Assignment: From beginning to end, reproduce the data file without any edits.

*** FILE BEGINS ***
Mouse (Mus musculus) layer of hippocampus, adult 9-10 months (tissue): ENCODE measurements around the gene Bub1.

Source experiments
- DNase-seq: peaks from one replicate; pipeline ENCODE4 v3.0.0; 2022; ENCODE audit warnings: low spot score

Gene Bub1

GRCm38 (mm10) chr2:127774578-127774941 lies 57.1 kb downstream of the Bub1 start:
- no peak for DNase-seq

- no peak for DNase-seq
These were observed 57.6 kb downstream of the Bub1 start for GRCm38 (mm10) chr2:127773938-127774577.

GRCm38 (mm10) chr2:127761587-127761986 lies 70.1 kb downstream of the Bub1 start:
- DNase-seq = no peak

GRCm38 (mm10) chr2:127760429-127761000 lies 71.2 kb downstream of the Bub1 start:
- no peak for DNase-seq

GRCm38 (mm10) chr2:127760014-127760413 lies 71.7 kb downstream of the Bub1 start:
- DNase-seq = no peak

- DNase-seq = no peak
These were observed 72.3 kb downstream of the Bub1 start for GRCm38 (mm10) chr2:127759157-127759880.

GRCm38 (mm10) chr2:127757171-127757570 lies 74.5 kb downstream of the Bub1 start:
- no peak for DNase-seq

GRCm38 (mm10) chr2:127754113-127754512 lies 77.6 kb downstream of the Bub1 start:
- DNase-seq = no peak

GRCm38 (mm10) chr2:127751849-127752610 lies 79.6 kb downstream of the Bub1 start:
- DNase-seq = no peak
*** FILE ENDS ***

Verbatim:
Mouse (Mus musculus) layer of hippocampus, adult 9-10 months (tissue): ENCODE measurements around the gene Bub1.

Source experiments
- DNase-seq: peaks from one replicate; pipeline ENCODE4 v3.0.0; 2022; ENCODE audit warnings: low spot score

Gene Bub1

GRCm38 (mm10) chr2:127774578-127774941 lies 57.1 kb downstream of the Bub1 start:
- no peak for DNase-seq

- no peak for DNase-seq
These were observed 57.6 kb downstream of the Bub1 start for GRCm38 (mm10) chr2:127773938-127774577.

GRCm38 (mm10) chr2:127761587-127761986 lies 70.1 kb downstream of the Bub1 start:
- DNase-seq = no peak

GRCm38 (mm10) chr2:127760429-127761000 lies 71.2 kb downstream of the Bub1 start:
- no peak for DNase-seq

GRCm38 (mm10) chr2:127760014-127760413 lies 71.7 kb downstream of the Bub1 start:
- DNase-seq = no peak

- DNase-seq = no peak
These were observed 72.3 kb downstream of the Bub1 start for GRCm38 (mm10) chr2:127759157-127759880.

GRCm38 (mm10) chr2:127757171-127757570 lies 74.5 kb downstream of the Bub1 start:
- no peak for DNase-seq

GRCm38 (mm10) chr2:127754113-127754512 lies 77.6 kb downstream of the Bub1 start:
- DNase-seq = no peak

GRCm38 (mm10) chr2:127751849-127752610 lies 79.6 kb downstream of the Bub1 start:
- DNase-seq = no peak